Emeli Sande
Interviewed Guest
Paul McCartney
Interviewed Guest
Pete Naughton
Producer
Jerome Weatherald

Brand

Front Row

15 Minute Drama

Incredible Women: Series 6 Episode 2

BBC Radio 4
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15 minutes Available for years First broadcast:
Latest broadcast:

Rebecca and Jeremy Front's docudrama celebrating Dame Cicely Leyland's 100th birthday.

John Wilson praises Dame Cicely Leyland's Hitchcock years in Rebecca and Jeremy Front's docudrama celebrating one of our most enduring actresses as her 100th birthday approaches.

Meet the living legend, actress Dame Cicely Leyland as she approaches her 100th birthday! All this week Rebecca Front and Jeremy Front bring you a fun-packed retrospective of her life on stage, TV and the big screen. From her roots in Variety, through her early radio comedy days, to appearances in the Beatles film 'Gear!' And more recently in Harry Potter.

But there's one card Cicely is playing close to her chest as her big birthday approaches. Will Jeremy Front uncover it in time?

In today's programme reporter Jeremy Front Interviews Dame Cissy in a Jacuzzi after her over-80s aqua-robics class, he accompanies her to Pinewood Studios for a mysterious meeting and he experiences, first-hand, the power of Dr Theatre's tonic. We also hear from Front Row's John Wilson about Cissy's performance in the Hitchcock film The Informer, while she was still a teenager.

Starring Rebecca Front, Jeremy Front, Sam Spiro, Jon Culshaw and John Wilson.

Written by Jeremy Front.

Produced by Claire Jones.

This is a BBC Studios production.

Genre

Front Row

The Front Row Cultural quiz

BBC Radio 4
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30 minutes Available for over a year First broadcast:
Latest broadcast:

Front Row tests knowledge of 2016's cultural events.

Front Row tests knowledge of 2016's cultural events. With quiz master John Wilson are Boyd Hilton, Ekow Eshun, Charlotte Higgins and Rhianna Dhillon.

Tonight's Front Row tests how much you've been paying attention to cultural events this year.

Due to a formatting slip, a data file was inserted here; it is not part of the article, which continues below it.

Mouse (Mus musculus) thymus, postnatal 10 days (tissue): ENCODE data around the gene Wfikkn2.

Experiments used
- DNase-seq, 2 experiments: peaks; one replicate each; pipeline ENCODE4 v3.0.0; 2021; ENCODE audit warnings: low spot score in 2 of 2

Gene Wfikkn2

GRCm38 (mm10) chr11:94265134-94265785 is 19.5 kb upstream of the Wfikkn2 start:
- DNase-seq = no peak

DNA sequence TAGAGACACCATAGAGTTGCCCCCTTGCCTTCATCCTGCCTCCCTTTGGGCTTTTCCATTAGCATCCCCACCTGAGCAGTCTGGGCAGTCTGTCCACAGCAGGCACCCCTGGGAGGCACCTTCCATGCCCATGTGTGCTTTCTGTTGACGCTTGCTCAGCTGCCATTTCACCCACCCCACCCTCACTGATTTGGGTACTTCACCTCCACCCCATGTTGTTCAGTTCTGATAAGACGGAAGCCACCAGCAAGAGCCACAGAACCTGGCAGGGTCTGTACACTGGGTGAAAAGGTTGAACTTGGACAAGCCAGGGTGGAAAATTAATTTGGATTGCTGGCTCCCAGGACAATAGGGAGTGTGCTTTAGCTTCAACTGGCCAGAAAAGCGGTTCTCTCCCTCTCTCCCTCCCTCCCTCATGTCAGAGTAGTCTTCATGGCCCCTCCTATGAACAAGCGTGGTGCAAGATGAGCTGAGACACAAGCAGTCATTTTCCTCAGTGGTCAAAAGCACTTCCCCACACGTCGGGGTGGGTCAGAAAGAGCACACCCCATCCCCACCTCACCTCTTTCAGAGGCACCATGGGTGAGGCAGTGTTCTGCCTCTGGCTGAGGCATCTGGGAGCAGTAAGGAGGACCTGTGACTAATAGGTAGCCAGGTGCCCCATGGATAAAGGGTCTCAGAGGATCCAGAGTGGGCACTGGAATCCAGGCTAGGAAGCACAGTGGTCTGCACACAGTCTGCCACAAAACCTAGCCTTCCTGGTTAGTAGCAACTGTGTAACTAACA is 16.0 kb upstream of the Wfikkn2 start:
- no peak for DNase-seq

With quiz master John Wilson is Boyd Hilton, the film and TV editor of Heat magazine, writer and broadcaster Ekow Eshun, Charlotte Higgins, who is the chief culture writer of the Guardian, and film critic Rhianna Dhillon. So can you beat their score?

Credits

Presenter
John Wilson
Panellist
Boyd Hilton
Panellist
Ekow Eshun
Panellist
Charlotte Higgins
Panellist
Rhianna Dhillon

Brand

Front Row

Front Row

Made in Hull: UK City of Culture 2017

BBC Radio 4
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30 minutes Available for over a year First broadcast:
Latest broadcast:

John Wilson reports from Hull as it prepares to launch as UK City of Culture 2017.

A year-long celebration of arts and culture is about to begin in Hull when it becomes UK City of Culture 2017. John Wilson reports from the city on the banks of the Humber.

One Man, Two Guvnors playwright Richard Bean, artist Spencer Tunick and film-maker Sean McAllister are some of the leading contributors to Hull UK City of Culture 2017.

John Wilson reports from the city on the banks of the Humber in the East Riding of Yorkshire on its year-long festival of arts and culture which is about to begin, and discovers that urban regeneration linked to cultural investment and its new status as UK City of Culture is already well underway.

Presenter John Wilson

Producer Jerome Weatherald.

Credits

Presenter
John Wilson
Producer
Jerome Weatherald

Brand

Front Row

Front Row

Paddy Considine, Gemma Bodinetz, Integrated Casting

BBC Radio 4
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30 minutes Available for over a year First broadcast:
Latest broadcast:

Paddy Considine on Journeyman, Gemma Bodinetz on the Everyman Rep, and integrated casting.

Paddy Considine on writing, directing and starring in Journeyman, Gemma Bodinetz on continuing the Liverpool Everyman Rep experiment, and casting disabled and able-bodied actors.